Insurance Needs Analysis

Why should you own both life and long-term disability insurance policies? Life and disability insurance provide crucial protection for your family in the case that you die prematurely or become disabled during your working years. These products provide your family with income to help offset the loss of income from death or disability. For homeowners and parents, I recommend owning both a life insurance and long-term disability policy. These policies are reasonably affordable and will allow you to sleep better at night, knowing your family will be taken care of in case of a tragic emergency. My wife and I both own 30-year term life insurance policies and a long-term disability policy. 

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Types of Life Insurance

There are two major types of life insurance, permanent and term. Permanent life insurance is funded by annual premiums, which are usually fixed, and provides you with coverage for life. Permanent life insurance also combines an investment aspect where a portion of your premiums are invested and can be withdrawn tax-free at a later date in time. On the other hand, term life insurance involves premiums paid for a set number of years, typically between 10 and 30 years, where premiums are also usually fixed. At the end of a term life insurance policy, you would no longer be insured, unless you purchase a new policy. Term insurance policies also do not have a cash value component as permanent insurance policies do.

Benefits of Term Life Insurance

So why do I recommend that most people purchase term insurance? Firstly, term insurance is substantially less expensive that permanent life insurance. Per the below chart, a 30-year-old male non-smoker could purchase a 30-year term policy with a $250,000 death benefit for roughly $518/yr. while a similar whole life policy could cost 5-15x more, or roughly $2500-$7500/yr.

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Additionally, most people only need life insurance during their peak working years, to hedge the risk of dying prior to retirement or accumulating enough assets to self-insure. As a result, most people only need life insurance coverage for 20-30 years at the most. In fact life insurers pay death benefits on less than 2% of term policies, as very few people die during the 10-30 year typical term period. On the other hand, life insurance companies will always need to pay death benefit on a permanent life insurance policy, and therefore premiums are much higher. As a result, life insurers earn substantially higher commissions on permanent life insurance policies due to the much higher premiums. This leads life insurers and their agents to push consumers into purchasing permanent life insurance. Premiums are also much higher for permanent insurance policies due to the investment component I mentioned above, so effectively part of your premiums are a hidden investment fee for managing the underlying investments. Permanent life insurance policies may also contain guarantees related to investment performance, which again results in higher premiums. All of which are good for life insurers and their agents, but worse for consumers.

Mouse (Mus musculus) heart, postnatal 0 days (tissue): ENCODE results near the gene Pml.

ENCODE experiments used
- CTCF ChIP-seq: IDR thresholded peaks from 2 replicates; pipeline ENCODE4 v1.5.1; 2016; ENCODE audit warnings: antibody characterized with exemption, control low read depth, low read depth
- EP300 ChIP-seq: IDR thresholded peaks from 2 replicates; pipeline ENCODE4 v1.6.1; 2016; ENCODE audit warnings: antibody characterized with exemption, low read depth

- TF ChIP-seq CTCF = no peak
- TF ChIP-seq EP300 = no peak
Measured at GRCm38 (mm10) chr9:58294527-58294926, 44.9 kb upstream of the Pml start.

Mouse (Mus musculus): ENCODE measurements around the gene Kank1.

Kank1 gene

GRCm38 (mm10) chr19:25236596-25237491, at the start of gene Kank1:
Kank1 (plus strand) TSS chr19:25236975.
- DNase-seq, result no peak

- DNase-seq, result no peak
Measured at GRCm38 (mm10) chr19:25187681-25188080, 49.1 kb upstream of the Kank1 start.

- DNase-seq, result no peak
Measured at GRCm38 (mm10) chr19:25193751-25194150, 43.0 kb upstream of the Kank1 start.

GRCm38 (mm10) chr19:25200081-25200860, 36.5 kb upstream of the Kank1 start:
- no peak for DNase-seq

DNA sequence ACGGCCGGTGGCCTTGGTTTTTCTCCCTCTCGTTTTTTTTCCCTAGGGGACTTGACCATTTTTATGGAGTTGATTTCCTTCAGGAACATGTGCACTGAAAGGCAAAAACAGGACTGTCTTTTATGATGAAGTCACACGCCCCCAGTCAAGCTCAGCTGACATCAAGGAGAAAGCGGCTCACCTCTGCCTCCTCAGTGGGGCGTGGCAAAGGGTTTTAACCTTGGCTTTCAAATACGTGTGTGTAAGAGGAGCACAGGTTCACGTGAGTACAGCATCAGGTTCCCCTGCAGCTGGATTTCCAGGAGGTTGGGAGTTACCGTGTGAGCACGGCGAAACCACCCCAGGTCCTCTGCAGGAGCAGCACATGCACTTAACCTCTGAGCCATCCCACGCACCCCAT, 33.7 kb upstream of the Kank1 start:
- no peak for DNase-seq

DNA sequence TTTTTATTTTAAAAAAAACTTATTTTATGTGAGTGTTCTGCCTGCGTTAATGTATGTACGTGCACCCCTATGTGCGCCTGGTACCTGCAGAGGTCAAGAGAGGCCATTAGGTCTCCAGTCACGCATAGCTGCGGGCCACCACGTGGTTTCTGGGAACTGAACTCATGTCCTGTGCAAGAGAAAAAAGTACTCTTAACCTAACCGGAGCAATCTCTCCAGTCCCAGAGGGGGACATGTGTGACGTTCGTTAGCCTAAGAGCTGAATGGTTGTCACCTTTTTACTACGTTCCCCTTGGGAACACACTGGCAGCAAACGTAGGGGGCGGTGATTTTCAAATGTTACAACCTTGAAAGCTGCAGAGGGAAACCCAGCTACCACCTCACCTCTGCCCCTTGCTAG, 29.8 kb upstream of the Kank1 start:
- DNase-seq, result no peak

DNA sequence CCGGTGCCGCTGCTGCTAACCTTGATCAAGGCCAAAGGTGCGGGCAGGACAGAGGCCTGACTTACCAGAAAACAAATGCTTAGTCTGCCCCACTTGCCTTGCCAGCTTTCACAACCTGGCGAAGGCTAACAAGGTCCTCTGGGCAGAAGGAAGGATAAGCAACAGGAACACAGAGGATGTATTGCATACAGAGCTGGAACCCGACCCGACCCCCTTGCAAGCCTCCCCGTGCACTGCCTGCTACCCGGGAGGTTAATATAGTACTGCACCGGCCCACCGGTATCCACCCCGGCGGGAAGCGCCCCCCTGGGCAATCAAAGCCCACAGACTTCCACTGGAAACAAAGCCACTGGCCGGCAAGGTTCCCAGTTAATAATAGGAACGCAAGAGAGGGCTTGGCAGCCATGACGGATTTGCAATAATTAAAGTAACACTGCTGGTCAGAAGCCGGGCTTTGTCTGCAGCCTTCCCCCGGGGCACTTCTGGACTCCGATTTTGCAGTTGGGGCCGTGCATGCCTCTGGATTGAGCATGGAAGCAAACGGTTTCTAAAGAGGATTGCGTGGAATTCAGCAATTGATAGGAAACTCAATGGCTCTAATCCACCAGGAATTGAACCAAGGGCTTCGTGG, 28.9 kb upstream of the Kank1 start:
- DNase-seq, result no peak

Potential benefits of Permanent Life Insurance

The main reasons to have a permanent life insurance policy would be for estate tax reasons or for liquidity purposes for a privately owned business. However, federal estate taxes don’t kick in until an estate is over $11.58mn in 2020, although 18 states also levy their own estate taxes. If you expect to be subject to federal and state estate taxes, you could consider permanent life insurance, but please speak with a CPA and an estate planning focused attorney too! It can also make sense for a privately held company to purchase permanent life insurance on key employees to provide funds in case of their premature death. Outside of these two exceptions, most people should opt for term life insurance.

Determining your life insurance amount